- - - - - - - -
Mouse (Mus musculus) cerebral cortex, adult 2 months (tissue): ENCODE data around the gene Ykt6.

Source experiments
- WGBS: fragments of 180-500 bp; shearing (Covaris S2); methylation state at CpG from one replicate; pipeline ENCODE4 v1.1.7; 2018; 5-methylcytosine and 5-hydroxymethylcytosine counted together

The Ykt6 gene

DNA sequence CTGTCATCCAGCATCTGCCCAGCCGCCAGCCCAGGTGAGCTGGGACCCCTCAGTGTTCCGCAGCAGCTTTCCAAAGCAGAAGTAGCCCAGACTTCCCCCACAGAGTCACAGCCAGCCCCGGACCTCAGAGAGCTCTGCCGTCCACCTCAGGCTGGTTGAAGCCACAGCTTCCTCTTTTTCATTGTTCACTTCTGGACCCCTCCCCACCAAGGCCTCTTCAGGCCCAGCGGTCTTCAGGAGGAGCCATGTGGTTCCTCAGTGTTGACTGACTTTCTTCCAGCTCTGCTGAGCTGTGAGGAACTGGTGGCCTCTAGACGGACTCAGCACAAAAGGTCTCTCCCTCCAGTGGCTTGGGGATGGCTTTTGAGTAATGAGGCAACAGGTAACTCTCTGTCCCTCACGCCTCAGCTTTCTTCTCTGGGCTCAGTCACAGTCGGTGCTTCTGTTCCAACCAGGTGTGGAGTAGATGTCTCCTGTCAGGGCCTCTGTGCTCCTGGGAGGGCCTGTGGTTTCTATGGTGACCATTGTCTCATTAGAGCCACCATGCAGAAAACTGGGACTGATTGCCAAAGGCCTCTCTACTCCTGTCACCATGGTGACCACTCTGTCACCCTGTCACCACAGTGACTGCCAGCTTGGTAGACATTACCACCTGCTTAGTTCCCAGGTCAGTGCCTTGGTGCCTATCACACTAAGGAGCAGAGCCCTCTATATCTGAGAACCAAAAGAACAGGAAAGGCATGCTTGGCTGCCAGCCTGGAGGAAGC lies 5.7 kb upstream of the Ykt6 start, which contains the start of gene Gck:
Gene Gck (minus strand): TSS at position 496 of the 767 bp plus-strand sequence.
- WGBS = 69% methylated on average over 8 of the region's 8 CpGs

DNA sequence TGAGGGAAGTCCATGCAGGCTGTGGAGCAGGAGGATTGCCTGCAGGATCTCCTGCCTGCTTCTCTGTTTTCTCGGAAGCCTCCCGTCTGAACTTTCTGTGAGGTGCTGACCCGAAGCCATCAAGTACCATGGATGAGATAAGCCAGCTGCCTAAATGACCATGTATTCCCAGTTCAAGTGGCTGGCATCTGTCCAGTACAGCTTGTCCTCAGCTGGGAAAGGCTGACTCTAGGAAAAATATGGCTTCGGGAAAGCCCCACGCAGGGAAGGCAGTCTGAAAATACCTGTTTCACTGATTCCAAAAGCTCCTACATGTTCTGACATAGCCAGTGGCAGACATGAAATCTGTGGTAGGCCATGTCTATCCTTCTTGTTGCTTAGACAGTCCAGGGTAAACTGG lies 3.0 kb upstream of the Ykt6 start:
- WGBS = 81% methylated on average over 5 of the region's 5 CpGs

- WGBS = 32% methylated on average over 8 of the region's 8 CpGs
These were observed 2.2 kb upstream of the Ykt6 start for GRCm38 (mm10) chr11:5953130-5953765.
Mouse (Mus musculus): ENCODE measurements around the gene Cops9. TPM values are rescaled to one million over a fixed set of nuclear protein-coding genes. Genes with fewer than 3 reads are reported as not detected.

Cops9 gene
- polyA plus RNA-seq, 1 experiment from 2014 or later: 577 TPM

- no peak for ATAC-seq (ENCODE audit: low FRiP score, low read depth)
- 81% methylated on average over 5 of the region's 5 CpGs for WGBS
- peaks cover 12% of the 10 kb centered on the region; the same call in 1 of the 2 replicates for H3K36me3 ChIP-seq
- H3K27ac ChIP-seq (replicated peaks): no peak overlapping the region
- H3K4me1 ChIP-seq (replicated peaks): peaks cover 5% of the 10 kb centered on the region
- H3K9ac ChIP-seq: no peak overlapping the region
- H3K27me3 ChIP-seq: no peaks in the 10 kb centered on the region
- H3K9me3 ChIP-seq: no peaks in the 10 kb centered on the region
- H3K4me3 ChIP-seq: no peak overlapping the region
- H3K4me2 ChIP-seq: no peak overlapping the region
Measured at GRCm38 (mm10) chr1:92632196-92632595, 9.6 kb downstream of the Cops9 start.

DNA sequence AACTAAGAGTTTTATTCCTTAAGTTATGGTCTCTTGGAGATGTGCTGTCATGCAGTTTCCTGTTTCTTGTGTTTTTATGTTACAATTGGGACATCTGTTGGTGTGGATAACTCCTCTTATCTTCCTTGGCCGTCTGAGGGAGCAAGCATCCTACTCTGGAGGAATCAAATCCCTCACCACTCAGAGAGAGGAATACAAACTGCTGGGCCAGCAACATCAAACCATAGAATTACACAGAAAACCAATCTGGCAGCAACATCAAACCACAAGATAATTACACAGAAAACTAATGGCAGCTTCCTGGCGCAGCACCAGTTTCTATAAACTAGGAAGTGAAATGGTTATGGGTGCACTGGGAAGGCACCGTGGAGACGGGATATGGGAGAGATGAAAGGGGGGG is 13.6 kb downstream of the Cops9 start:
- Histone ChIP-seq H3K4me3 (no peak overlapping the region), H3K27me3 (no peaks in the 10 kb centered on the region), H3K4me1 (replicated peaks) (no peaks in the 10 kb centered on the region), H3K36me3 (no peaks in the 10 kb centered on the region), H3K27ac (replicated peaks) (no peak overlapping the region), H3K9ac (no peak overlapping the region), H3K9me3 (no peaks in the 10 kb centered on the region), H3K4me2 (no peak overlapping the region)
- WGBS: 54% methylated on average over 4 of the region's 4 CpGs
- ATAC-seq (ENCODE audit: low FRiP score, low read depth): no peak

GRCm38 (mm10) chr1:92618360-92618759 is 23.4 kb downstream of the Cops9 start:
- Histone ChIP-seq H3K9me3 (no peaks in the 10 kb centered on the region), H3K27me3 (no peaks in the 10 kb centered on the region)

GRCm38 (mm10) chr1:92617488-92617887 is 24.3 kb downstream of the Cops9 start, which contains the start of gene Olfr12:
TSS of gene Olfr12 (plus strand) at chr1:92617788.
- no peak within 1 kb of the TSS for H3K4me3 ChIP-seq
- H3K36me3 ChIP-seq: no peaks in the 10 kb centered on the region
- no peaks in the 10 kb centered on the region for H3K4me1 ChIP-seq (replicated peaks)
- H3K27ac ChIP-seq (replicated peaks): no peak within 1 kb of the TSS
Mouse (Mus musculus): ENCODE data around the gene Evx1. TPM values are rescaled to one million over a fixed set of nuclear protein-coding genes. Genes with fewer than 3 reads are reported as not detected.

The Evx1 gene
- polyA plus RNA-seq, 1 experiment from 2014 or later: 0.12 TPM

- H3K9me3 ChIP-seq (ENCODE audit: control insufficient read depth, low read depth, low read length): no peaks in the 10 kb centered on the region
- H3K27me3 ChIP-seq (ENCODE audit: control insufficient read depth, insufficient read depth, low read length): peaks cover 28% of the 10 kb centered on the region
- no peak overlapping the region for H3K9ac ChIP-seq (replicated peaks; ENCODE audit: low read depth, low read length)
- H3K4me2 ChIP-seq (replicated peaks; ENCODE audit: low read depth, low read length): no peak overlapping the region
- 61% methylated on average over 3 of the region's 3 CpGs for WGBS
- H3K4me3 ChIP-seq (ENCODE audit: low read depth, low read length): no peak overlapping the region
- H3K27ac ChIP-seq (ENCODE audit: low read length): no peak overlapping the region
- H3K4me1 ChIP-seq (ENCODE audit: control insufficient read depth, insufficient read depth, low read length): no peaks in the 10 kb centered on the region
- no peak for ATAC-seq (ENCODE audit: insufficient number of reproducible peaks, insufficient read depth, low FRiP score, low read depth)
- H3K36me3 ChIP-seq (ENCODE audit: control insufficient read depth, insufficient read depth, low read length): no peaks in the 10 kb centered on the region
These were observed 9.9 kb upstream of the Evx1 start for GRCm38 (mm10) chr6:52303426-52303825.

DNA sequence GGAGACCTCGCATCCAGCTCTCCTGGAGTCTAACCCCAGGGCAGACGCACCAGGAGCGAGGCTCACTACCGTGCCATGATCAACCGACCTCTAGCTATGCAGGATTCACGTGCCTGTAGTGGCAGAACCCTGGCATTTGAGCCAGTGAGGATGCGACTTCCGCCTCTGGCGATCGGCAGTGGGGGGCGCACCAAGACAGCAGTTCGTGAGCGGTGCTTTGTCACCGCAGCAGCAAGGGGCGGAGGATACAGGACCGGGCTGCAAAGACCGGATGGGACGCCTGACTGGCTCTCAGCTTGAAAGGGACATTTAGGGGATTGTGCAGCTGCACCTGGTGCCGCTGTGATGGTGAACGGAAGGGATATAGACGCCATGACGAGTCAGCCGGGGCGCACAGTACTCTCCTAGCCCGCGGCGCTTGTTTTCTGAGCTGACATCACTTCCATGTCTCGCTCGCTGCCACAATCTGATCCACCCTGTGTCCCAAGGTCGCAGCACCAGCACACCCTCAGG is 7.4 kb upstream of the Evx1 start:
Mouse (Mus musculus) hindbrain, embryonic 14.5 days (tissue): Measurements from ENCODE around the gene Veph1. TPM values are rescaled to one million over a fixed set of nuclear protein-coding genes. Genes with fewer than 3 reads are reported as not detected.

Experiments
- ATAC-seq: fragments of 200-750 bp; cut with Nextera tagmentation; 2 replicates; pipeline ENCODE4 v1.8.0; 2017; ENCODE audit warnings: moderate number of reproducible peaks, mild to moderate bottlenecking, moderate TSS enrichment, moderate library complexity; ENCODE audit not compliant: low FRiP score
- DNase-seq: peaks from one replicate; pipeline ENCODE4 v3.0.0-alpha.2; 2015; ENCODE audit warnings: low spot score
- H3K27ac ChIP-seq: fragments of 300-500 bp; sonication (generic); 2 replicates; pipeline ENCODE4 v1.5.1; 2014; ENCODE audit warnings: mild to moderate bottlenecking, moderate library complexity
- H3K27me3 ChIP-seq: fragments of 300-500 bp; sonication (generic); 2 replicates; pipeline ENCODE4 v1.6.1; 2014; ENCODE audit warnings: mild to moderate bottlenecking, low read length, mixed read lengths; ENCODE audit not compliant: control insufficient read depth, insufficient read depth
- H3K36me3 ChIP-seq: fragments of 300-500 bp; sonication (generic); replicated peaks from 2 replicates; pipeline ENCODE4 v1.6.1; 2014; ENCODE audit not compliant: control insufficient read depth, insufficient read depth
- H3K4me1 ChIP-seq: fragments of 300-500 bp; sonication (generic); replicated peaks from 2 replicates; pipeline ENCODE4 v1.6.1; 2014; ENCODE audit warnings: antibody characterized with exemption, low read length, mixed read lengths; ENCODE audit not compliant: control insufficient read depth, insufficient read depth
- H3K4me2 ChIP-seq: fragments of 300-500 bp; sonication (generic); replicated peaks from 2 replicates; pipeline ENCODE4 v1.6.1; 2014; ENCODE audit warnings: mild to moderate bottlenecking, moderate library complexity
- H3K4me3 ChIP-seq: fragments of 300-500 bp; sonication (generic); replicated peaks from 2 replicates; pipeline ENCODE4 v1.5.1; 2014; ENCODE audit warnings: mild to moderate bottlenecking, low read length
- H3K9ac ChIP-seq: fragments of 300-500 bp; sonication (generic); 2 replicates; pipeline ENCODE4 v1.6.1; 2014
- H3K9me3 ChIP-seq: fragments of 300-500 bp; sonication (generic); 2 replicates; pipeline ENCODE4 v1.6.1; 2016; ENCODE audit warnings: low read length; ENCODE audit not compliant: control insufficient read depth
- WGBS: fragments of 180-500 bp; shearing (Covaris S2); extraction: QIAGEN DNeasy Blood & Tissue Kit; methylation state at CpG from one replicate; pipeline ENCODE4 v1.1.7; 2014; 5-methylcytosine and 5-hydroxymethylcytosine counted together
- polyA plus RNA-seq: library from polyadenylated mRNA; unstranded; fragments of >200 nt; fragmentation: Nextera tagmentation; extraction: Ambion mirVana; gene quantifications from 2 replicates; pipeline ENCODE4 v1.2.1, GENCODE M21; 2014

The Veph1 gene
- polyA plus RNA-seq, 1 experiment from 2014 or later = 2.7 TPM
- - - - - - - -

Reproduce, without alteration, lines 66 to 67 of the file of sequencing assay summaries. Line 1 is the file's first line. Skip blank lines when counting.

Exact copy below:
- polyA plus RNA-seq: library from polyadenylated mRNA; unstranded; fragments of >200 nt; fragmentation: Nextera tagmentation; extraction: Ambion mirVana; gene quantifications from 2 replicates; pipeline ENCODE4 v1.2.1, GENCODE M21; 2014

The Veph1 gene